Source: New Zealand Police (National News)
Police is making significant progress in processing firearms licences, with 600 applications processed in the past two weeks alone.
“We know people are frustrated by the delays in firearms licensing applications, and we acknowledge that the current situation is not acceptable,” Deputy Commissioner Jevon McSkimming says.
Police has been working hard to modernise our processes around the Arms Act and ensure that only people who are fit and proper are able to access, possess, and use firearms.
This has meant new systems, forms, and training for our staff, and more quality assurance processes. Coupled with the impacts of Covid, and demand for licences, this has unfortunately led to delays in our firearms licence processing.
“We appreciate people’s patience and want to assure applicants we are working on solutions to reduce the pipeline of applications.”
Police has implemented several strategies to address delays, including:
- Doubling our national workforce over the past nine months.
- Prioritising renewals first, and then any first time applications based on needing a licence for work.
- We are also sharing work across districts to ensure a more even spread of work.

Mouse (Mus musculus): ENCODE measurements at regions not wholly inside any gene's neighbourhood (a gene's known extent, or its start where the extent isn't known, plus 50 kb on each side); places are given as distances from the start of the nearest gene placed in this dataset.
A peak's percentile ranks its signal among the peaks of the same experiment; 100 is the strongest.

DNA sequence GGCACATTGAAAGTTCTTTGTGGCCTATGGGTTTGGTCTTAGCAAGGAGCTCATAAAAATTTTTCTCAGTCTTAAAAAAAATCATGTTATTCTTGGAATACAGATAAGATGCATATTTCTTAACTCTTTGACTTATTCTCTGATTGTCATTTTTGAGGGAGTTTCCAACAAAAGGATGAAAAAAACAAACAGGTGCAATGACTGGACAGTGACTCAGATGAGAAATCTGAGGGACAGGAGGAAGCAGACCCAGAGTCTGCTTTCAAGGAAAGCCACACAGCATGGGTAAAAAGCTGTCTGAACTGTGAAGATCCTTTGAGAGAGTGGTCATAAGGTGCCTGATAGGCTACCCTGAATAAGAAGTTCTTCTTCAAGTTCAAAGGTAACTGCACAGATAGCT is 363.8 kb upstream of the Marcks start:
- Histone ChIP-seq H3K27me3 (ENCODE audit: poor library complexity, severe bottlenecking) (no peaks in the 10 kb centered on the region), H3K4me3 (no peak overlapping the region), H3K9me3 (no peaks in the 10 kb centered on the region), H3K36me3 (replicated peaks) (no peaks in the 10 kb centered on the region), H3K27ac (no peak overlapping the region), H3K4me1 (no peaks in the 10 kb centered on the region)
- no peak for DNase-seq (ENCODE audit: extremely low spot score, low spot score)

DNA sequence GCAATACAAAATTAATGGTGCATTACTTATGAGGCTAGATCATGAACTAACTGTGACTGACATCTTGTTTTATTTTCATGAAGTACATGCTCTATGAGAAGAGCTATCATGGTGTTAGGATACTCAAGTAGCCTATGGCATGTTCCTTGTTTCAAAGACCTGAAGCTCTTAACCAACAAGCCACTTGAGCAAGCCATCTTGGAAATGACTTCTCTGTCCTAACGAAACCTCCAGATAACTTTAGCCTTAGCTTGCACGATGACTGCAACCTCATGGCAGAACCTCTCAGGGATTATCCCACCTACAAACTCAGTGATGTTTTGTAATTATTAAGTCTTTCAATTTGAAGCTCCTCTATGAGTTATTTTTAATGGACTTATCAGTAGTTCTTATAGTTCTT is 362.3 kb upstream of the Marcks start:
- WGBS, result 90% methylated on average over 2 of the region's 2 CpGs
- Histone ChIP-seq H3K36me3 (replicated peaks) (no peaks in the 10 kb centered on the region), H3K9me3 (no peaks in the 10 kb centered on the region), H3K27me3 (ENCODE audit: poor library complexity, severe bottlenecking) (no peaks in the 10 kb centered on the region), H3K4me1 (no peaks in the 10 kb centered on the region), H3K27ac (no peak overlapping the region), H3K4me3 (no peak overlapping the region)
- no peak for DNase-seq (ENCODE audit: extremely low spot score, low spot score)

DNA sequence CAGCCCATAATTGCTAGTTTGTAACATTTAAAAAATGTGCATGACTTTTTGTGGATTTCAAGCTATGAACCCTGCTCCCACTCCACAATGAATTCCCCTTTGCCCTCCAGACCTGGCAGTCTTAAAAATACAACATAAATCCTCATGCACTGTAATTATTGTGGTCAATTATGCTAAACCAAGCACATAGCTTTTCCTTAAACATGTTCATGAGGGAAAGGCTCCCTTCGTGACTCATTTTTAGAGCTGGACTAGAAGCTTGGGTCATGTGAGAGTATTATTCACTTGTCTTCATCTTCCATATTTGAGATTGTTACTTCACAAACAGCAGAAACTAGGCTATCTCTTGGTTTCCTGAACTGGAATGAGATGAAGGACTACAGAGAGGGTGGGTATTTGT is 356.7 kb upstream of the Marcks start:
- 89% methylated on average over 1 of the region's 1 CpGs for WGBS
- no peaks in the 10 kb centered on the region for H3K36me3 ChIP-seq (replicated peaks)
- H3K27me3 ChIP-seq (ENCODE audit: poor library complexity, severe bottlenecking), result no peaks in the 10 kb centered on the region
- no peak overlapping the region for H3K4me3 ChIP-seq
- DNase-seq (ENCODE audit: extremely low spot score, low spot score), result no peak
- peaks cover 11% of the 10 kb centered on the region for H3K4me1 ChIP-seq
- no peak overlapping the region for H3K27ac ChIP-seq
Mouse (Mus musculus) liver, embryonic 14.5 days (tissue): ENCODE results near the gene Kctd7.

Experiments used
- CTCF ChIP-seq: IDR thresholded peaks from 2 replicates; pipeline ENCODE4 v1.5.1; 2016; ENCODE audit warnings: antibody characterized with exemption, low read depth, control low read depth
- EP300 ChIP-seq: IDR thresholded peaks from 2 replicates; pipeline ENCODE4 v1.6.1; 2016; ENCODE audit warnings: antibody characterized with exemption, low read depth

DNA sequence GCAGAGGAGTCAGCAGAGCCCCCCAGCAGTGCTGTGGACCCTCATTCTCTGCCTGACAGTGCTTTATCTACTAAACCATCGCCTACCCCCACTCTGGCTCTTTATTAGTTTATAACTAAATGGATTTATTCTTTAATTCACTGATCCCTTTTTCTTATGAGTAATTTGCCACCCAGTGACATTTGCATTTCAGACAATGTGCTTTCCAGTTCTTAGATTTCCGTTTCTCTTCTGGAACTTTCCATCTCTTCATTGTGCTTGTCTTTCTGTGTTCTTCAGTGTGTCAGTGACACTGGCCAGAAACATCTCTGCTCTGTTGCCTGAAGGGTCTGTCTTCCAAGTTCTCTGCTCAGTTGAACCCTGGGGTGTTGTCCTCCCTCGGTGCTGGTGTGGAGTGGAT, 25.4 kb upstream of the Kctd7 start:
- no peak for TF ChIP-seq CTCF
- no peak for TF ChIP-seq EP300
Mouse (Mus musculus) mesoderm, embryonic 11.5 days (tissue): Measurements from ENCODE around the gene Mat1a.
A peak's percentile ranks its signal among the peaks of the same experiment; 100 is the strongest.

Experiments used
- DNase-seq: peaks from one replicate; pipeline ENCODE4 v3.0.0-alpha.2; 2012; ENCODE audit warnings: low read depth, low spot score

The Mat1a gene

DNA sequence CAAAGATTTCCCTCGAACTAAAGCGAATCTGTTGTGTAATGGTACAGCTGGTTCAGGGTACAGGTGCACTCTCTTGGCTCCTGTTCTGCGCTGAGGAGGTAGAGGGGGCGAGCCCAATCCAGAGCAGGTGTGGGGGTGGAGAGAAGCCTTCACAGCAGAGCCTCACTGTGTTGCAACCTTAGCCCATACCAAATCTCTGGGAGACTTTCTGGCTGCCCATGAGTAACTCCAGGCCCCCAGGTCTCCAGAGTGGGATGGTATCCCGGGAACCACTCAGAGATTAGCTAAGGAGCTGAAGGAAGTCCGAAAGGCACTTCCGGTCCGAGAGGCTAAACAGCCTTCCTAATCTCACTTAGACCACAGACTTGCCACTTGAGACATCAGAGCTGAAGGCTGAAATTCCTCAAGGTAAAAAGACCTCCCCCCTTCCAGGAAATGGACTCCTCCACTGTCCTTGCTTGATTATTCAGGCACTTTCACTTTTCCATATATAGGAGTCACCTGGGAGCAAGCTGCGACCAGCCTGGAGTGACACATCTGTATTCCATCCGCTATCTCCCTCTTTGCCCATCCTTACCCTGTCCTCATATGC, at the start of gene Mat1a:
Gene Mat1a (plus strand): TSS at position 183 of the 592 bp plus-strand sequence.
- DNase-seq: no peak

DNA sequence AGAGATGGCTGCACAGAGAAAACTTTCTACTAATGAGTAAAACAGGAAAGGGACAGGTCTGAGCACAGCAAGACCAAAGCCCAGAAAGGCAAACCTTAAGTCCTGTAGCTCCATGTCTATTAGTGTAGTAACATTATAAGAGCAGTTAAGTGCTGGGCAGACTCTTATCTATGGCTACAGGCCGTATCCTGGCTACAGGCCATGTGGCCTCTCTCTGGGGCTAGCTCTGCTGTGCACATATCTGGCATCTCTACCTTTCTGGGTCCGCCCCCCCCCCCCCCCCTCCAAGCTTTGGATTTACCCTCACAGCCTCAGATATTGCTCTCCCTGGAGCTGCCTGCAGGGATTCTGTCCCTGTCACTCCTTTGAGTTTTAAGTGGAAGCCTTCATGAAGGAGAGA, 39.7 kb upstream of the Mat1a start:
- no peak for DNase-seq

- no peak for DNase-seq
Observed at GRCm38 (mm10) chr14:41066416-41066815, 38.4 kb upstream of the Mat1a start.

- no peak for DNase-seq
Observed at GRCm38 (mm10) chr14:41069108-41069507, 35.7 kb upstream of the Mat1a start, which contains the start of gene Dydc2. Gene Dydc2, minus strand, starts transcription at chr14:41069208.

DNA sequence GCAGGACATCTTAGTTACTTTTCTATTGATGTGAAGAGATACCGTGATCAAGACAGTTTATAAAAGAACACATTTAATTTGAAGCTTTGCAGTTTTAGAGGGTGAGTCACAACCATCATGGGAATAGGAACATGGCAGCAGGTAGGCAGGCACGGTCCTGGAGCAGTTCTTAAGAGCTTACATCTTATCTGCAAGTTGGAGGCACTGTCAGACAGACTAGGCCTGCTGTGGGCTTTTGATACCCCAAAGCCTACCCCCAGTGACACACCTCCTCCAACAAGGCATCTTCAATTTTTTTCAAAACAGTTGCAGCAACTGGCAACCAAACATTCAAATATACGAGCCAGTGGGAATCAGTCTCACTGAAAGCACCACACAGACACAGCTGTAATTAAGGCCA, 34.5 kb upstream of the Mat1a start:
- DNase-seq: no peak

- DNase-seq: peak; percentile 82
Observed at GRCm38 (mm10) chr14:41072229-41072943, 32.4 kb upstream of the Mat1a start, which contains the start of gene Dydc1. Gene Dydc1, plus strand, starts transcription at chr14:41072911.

Sending reminders to licence holders to apply in sufficient time by notifying them six months in advance of their licence expiry.
The most helpful thing people can do is apply for their licence four months in advance of the expiry of their current licence.
People who do the following things will have the fastest progression in the system:
- Please ensure your referees are available for reference checking. Sometimes referees are slow to complete and return their questionnaires, and this causes delays. If applicants follow up with their referees to prompt them to complete the forms, that will assist in this part of the process.
- Ensure you have fully completed the application and haven’t missed points Police will need to follow up on, or clarify with you.
- The vetting interview process can be completed most efficiently if vetting staff are able to interview the applicant, the related referee, and non-related referee in one visit at the applicant’s home. This means three separate interviews (in separate rooms) can be conducted during one visit, as well as the required check of the applicant’s firearms security arrangements. By having the applicant and referees at the same location there is no delay between interviews. Note; vetting officers are moving to a fixed schedule which means applicants and referees will need to fit into the availability of the vetting staff, not the other way around.
“With duck shooting season around the corner, we remind shooters that if you are accompanied by, and under the immediate supervision of, a current licence holder, you are still able to shoot in the maimai.”
Issued by Police Media Centre